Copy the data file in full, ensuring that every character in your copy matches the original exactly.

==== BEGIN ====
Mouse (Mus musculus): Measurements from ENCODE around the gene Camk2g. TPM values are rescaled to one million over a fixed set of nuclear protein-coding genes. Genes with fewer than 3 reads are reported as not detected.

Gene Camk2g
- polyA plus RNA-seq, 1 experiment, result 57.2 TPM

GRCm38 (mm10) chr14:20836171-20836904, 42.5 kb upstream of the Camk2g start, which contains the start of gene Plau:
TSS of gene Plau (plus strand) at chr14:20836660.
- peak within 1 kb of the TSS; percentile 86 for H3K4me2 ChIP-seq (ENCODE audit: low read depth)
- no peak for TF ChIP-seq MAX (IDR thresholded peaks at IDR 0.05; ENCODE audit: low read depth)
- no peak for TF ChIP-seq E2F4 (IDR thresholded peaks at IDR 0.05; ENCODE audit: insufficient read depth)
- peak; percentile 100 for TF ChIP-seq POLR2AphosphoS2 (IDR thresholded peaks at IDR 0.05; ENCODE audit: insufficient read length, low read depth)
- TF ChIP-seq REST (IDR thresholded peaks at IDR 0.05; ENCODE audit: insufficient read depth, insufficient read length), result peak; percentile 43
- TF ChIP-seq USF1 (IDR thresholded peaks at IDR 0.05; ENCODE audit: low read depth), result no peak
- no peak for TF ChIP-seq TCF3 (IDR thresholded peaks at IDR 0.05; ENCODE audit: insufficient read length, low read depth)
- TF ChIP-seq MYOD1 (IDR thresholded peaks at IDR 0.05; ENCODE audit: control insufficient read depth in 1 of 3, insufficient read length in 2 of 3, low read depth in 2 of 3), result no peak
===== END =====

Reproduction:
Mouse (Mus musculus): Measurements from ENCODE around the gene Camk2g. TPM values are rescaled to one million over a fixed set of nuclear protein-coding genes. Genes with fewer than 3 reads are reported as not detected.

Gene Camk2g
- polyA plus RNA-seq, 1 experiment, result 57.2 TPM

GRCm38 (mm10) chr14:20836171-20836904, 42.5 kb upstream of the Camk2g start, which contains the start of gene Plau:
TSS of gene Plau (plus strand) at chr14:20836660.
- peak within 1 kb of the TSS; percentile 86 for H3K4me2 ChIP-seq (ENCODE audit: low read depth)
- no peak for TF ChIP-seq MAX (IDR thresholded peaks at IDR 0.05; ENCODE audit: low read depth)
- no peak for TF ChIP-seq E2F4 (IDR thresholded peaks at IDR 0.05; ENCODE audit: insufficient read depth)
- peak; percentile 100 for TF ChIP-seq POLR2AphosphoS2 (IDR thresholded peaks at IDR 0.05; ENCODE audit: insufficient read length, low read depth)
- TF ChIP-seq REST (IDR thresholded peaks at IDR 0.05; ENCODE audit: insufficient read depth, insufficient read length), result peak; percentile 43
- TF ChIP-seq USF1 (IDR thresholded peaks at IDR 0.05; ENCODE audit: low read depth), result no peak
- no peak for TF ChIP-seq TCF3 (IDR thresholded peaks at IDR 0.05; ENCODE audit: insufficient read length, low read depth)
- TF ChIP-seq MYOD1 (IDR thresholded peaks at IDR 0.05; ENCODE audit: control insufficient read depth in 1 of 3, insufficient read length in 2 of 3, low read depth in 2 of 3), result no peak